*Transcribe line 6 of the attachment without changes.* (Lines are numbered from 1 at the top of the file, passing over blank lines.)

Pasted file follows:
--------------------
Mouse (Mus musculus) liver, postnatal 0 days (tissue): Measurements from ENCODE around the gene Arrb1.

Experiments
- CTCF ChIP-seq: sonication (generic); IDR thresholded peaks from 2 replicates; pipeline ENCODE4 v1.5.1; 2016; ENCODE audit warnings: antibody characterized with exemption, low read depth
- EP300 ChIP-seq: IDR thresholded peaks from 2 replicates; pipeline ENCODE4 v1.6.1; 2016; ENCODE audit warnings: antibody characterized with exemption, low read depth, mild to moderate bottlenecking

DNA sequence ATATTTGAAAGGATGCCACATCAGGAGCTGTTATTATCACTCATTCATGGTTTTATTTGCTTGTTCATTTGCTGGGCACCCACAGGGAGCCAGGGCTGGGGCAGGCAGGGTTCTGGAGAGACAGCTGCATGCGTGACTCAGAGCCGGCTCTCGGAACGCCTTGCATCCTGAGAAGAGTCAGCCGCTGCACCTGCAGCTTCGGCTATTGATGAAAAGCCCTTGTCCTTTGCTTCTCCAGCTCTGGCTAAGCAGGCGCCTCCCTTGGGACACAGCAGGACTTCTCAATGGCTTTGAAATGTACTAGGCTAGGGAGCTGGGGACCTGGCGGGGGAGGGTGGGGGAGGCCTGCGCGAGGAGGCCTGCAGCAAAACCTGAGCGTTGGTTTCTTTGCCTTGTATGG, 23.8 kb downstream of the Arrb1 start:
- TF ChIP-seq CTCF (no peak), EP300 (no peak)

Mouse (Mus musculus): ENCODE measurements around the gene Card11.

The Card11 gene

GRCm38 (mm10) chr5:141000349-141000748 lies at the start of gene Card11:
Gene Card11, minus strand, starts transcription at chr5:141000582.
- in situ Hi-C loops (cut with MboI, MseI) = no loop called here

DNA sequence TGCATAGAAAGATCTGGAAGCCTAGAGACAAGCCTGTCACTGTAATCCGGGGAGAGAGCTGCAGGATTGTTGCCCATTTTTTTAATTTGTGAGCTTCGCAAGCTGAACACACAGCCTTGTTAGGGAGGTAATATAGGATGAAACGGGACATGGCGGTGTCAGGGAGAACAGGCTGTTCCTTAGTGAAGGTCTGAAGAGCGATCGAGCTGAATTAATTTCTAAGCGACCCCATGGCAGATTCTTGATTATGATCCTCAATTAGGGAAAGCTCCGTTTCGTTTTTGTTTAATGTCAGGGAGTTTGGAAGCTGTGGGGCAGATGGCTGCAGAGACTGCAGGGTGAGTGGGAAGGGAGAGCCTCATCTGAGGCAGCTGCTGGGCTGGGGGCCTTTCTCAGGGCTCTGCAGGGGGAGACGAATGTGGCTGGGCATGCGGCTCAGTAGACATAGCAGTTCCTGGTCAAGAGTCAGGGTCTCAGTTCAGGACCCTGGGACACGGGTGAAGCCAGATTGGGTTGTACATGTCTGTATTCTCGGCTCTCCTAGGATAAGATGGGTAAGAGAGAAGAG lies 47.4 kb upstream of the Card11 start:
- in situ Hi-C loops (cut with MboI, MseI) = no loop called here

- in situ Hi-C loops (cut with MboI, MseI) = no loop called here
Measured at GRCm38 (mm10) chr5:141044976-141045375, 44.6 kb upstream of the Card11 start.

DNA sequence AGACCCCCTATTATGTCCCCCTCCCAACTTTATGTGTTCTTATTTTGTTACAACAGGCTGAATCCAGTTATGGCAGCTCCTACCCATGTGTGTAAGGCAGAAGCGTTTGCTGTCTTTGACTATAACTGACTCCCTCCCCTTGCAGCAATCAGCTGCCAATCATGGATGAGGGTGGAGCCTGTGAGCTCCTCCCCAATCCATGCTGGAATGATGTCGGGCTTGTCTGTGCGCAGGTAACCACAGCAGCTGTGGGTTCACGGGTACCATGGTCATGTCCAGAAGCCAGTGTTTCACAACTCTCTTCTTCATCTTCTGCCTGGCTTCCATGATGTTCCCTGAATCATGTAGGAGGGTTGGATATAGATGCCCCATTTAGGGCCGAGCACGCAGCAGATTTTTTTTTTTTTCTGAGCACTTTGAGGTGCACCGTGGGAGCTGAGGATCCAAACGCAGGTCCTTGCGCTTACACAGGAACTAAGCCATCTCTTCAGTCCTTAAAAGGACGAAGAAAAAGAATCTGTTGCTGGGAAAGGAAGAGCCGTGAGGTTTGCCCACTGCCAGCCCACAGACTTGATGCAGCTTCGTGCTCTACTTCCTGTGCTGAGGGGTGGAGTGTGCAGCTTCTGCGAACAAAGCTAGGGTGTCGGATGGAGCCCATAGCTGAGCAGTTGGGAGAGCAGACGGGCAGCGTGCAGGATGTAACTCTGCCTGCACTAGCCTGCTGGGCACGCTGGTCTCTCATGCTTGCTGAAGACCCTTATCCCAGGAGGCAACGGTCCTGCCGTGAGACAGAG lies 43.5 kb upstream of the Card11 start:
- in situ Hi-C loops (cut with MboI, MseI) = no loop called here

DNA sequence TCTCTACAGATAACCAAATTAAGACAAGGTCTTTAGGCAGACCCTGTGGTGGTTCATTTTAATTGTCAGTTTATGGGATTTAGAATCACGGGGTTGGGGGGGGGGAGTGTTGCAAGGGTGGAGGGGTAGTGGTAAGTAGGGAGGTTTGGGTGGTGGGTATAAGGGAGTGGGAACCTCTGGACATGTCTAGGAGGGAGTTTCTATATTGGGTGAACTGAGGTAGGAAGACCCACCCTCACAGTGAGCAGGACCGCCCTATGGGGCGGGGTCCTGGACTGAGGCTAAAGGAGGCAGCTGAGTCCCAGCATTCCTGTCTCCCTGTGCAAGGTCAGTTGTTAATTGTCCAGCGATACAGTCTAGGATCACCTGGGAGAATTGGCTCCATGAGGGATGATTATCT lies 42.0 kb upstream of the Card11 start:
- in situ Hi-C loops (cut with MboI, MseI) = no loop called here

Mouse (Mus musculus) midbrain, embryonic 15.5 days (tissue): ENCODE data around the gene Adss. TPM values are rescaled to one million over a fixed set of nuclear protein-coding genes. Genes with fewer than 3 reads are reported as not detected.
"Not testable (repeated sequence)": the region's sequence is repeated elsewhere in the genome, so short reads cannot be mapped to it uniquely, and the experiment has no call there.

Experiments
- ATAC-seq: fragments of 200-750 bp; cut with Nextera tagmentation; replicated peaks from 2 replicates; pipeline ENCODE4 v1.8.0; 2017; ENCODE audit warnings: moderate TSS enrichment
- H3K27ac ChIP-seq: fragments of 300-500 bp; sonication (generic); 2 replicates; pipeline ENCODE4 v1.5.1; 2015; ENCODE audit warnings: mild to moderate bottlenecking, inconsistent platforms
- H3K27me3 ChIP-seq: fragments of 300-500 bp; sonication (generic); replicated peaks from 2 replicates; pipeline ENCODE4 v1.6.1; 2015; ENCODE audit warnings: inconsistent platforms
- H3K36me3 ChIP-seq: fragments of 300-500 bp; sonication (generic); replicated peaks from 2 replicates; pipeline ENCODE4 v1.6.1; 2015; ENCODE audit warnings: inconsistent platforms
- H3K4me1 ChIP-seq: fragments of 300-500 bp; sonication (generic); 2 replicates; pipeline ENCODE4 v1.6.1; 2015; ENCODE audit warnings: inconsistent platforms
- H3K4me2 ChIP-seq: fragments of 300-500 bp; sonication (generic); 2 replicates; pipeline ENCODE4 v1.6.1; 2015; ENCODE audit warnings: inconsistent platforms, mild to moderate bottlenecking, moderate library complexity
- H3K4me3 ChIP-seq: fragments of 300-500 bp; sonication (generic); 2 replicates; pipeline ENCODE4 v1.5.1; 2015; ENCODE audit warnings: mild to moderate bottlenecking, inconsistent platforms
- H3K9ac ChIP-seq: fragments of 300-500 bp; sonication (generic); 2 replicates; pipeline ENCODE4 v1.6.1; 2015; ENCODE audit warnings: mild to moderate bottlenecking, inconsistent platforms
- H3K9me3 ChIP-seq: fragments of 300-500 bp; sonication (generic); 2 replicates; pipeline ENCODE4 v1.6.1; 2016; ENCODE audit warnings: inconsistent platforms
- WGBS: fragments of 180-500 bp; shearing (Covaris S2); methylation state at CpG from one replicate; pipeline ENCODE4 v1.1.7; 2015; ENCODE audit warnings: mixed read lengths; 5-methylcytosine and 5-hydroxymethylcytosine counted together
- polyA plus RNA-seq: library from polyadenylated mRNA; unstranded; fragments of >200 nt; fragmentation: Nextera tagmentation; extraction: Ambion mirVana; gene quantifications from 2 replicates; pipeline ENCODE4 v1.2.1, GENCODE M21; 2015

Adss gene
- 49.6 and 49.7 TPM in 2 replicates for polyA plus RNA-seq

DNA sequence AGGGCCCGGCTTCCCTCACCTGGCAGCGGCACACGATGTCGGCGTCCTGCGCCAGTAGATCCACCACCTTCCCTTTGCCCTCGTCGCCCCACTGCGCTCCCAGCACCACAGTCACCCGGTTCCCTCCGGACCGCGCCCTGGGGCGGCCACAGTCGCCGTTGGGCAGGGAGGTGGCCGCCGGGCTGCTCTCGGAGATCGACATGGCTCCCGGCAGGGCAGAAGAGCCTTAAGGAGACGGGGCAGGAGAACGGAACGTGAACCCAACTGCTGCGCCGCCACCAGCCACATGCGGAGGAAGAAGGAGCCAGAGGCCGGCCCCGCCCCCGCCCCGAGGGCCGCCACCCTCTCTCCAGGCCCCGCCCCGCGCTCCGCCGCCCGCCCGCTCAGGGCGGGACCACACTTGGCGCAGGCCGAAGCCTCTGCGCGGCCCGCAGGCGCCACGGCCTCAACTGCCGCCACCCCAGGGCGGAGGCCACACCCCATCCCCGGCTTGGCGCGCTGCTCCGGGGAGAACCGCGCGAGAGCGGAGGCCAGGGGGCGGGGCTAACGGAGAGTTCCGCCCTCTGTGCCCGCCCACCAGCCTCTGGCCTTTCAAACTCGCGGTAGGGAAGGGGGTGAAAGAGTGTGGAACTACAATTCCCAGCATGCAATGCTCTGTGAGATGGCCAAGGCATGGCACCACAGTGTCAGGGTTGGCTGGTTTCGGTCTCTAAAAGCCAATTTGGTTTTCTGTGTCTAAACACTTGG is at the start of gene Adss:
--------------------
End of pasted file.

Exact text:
- TF ChIP-seq CTCF (no peak), EP300 (no peak)